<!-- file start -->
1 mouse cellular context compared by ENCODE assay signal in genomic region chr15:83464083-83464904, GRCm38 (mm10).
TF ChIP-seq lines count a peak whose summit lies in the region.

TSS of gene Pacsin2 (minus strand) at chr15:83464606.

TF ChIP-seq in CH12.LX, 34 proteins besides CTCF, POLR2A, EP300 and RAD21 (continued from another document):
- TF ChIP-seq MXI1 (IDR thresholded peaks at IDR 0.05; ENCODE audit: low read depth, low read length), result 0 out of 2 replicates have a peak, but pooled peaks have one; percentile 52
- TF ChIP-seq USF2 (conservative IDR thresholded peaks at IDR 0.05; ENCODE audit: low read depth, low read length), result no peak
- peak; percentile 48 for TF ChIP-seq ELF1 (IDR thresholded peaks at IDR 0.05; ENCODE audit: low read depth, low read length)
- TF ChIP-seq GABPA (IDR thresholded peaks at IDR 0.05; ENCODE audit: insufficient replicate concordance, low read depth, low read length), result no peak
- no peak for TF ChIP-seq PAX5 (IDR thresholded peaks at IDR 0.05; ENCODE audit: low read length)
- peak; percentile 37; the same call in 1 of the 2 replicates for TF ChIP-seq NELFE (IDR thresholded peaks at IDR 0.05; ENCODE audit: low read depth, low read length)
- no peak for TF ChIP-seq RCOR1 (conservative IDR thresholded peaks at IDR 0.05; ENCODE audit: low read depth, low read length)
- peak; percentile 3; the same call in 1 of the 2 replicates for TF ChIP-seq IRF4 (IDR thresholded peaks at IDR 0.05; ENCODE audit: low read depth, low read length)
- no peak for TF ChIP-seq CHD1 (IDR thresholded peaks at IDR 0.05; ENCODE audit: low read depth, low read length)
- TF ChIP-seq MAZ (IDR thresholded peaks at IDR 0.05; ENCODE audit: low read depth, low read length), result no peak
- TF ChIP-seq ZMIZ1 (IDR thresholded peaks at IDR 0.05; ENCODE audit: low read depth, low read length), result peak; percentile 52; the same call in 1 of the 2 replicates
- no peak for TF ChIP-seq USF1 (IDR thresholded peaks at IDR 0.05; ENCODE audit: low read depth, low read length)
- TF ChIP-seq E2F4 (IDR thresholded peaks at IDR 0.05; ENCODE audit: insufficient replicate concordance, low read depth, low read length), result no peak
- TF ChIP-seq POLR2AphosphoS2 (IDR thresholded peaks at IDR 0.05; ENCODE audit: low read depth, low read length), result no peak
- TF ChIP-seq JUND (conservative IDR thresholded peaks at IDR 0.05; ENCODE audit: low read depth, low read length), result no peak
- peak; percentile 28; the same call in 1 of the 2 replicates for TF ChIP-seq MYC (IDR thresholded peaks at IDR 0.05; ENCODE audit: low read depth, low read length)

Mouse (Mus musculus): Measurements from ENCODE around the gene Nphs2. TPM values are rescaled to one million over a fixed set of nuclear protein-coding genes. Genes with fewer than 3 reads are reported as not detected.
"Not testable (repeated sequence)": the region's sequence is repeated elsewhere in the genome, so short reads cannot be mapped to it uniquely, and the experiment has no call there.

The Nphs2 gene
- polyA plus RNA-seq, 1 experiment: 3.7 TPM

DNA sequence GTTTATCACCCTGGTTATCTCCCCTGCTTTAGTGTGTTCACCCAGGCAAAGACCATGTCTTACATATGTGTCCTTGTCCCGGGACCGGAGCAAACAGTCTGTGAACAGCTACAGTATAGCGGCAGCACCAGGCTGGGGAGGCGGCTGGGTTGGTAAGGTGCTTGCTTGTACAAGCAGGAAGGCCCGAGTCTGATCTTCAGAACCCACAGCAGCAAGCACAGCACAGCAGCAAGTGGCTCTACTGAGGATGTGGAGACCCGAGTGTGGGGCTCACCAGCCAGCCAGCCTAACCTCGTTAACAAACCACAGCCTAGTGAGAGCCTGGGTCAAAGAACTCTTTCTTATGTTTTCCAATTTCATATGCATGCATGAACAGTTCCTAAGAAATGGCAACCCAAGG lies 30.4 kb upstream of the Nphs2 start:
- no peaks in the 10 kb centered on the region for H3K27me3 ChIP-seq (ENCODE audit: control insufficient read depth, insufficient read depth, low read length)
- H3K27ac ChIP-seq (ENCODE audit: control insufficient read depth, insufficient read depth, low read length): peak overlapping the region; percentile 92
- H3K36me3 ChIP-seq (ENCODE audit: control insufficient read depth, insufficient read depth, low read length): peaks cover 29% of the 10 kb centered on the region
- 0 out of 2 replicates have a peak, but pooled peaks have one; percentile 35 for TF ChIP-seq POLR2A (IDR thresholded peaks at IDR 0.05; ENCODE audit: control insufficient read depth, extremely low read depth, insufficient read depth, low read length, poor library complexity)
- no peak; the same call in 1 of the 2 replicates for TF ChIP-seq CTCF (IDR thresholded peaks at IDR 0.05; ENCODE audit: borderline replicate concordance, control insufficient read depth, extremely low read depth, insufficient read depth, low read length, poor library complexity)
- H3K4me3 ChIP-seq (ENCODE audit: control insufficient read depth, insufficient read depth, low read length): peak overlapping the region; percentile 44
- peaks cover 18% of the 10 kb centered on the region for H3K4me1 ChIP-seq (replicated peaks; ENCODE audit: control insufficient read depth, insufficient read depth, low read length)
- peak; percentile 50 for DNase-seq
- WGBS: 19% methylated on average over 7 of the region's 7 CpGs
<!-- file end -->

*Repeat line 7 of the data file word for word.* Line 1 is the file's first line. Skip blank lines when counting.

- peak; percentile 48 for TF ChIP-seq ELF1 (IDR thresholded peaks at IDR 0.05; ENCODE audit: low read depth, low read length)